About the republicHistory, culture, religion

History, culture, religion


Volga Bulgaria was the first state formed in the region. It was created by Turkic tribes at the turn of 9 th-10th centuries. In 922 Islam became an official religion. In 1236 Bulgaria was merged into the Empire of Genghis Khan, after that it became a part of the Golden Horde and as a result of its dissolution a new state, the Kazan Khanate, emerged in 1438 and was incorporated to Russia in 1552.

In 1920 the Tatar Autonomous Soviet Socialist Republic was declared.

The Declaration on State Sovereignty of the republic was adopted on August 30, 1990. In 1994 the Treaty between the Russian Federation and the Republic of Tatarstan on Delimitation of the Jurisditional Subjects and Mutual Delegation of Powers between the State Bodies of the Russian Federation and the State Bodies of the Republic of Tatarstan was signed. It was followed by the Treaty on Delimitation of the Jurisdictional Subjects and Powers between the State Bodies of the Russian Federation and the State Bodies of the Republic of Tatarstan in 2007.


People with various historical and cultural traditions live in the republic. The combination of at least three types of cultural interaction (Turkic, Russian-Slavic and Finno-Ugric) defines the uniqueness of this area, the originality of cultural and historical values.

Destinies of many outstanding cultural workers are intertwined with Tatarstan: singer Feodor Chaliapin, writers Leo Tolstoy, Sergey Aksakov and Maxim Gorky, Vasily Aksenov, poets Evgeny Boratinsky, Gavriil Derzhavin, Marina Tsvetaeva and Nikita Zabolotsky, artists Ivan Shishkin and Nikolay Feshin. Such classics of Tatar poetry as Gabdulla Tukay, hero and poet Musa Jalil, composers Farid Yarullin, Salih Saidashev, Nazib Zhiganov, Sofia Gubaidulina and many others made the Tatar culture famous.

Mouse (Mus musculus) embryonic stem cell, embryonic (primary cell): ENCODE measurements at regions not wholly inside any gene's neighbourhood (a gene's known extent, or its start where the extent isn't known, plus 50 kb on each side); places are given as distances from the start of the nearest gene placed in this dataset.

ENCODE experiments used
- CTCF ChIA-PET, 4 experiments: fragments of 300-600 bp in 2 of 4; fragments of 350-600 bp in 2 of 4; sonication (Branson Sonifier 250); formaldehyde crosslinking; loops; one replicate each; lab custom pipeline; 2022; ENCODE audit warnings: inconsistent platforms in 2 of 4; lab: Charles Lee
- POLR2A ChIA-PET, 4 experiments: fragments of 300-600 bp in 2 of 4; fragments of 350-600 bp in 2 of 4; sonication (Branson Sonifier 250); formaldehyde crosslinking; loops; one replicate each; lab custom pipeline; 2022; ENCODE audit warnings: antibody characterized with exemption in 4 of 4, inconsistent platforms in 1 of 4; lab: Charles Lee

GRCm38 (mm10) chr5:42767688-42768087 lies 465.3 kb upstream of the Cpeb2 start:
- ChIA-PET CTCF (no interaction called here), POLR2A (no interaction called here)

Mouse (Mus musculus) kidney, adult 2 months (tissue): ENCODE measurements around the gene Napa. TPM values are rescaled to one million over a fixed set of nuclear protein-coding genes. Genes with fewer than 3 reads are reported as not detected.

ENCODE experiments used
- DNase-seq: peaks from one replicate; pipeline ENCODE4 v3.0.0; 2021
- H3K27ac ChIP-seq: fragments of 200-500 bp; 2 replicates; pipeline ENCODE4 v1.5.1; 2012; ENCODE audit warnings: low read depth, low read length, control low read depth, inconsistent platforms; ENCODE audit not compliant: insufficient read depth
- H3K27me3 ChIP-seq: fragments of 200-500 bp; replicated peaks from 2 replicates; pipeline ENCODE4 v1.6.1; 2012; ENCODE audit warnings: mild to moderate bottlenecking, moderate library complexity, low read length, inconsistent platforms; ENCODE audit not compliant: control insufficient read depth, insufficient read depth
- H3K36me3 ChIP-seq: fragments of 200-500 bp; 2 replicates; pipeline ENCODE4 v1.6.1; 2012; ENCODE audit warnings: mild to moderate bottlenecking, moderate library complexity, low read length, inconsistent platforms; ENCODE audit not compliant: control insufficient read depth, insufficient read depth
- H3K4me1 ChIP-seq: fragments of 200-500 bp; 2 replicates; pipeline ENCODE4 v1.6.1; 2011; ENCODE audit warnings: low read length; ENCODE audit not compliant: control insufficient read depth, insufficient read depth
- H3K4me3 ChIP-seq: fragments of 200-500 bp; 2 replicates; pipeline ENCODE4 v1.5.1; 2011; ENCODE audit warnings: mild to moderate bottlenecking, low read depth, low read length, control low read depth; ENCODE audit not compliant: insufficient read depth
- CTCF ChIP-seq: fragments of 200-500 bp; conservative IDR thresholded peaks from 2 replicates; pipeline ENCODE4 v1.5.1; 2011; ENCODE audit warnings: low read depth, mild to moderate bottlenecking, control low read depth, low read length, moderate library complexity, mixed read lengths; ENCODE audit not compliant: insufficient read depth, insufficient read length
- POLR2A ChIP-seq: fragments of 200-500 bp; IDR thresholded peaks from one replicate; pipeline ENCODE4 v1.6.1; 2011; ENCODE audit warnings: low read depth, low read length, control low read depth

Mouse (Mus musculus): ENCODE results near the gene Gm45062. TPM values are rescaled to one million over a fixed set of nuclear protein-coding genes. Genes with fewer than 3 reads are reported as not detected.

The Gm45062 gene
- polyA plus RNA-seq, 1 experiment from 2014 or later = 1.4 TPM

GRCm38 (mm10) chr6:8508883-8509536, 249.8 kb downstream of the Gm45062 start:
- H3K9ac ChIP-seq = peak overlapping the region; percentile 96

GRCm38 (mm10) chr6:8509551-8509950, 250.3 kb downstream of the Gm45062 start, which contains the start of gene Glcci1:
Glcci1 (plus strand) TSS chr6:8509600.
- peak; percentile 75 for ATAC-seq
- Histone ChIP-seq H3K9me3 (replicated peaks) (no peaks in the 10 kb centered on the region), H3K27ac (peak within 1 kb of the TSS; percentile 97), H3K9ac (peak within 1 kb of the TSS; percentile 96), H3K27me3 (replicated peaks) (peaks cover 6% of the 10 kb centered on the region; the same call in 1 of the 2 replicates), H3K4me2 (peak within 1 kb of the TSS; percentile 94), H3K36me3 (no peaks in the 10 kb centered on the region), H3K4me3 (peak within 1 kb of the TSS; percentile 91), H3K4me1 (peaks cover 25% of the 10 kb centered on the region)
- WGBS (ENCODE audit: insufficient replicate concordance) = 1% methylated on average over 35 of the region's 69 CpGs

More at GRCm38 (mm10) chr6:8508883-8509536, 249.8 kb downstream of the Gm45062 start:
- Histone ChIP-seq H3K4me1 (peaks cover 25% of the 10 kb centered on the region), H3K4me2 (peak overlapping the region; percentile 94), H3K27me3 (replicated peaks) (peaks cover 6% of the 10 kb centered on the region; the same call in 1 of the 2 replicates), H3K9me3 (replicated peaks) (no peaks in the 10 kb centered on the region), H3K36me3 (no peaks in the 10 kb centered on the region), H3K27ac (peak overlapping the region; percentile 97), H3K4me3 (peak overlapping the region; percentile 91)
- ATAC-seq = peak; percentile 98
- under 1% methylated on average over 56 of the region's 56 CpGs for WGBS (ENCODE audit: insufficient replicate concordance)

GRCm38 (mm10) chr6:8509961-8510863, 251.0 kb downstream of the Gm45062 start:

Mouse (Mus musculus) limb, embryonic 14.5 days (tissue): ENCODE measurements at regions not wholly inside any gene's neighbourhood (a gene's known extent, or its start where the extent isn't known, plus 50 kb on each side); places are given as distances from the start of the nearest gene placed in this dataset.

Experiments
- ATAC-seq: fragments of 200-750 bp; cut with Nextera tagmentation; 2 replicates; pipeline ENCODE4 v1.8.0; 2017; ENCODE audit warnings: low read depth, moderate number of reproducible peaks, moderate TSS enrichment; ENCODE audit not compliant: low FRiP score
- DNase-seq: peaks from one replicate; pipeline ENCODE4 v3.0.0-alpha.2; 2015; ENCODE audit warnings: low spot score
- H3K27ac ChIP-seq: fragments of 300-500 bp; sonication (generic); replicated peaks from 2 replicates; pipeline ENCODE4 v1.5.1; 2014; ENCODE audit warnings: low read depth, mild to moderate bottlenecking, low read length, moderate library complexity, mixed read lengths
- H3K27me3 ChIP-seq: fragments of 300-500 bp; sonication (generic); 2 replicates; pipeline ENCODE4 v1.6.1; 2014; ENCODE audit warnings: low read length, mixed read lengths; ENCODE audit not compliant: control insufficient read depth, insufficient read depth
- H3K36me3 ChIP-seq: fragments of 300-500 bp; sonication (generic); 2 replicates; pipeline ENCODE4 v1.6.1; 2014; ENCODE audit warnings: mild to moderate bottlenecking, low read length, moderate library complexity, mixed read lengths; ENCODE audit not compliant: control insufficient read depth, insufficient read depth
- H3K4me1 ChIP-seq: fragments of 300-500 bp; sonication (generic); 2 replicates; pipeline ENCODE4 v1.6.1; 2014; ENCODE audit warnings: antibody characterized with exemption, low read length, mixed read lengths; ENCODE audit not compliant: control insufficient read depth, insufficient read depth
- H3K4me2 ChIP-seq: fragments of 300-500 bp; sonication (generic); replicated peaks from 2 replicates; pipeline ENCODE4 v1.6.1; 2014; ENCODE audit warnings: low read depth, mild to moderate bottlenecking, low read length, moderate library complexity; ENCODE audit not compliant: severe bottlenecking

The traditional religions of the Republic of Tatarstan are Islam and Orthodox Christianity. Tatars and Bashkirs (i.e. nearly half of the population of the republic) confess Islam. The others, including Russians, Chuvashes, Maris, Udmurts, Mordovians – are Orthodox Christians. Catholicism, Protestantism, Judaism and other confessions are also presented in Tatarstan.

Keeping the balance of interests between the two major religions and equality of all religions before the law lies at the heart of inter-faith consent in the republic.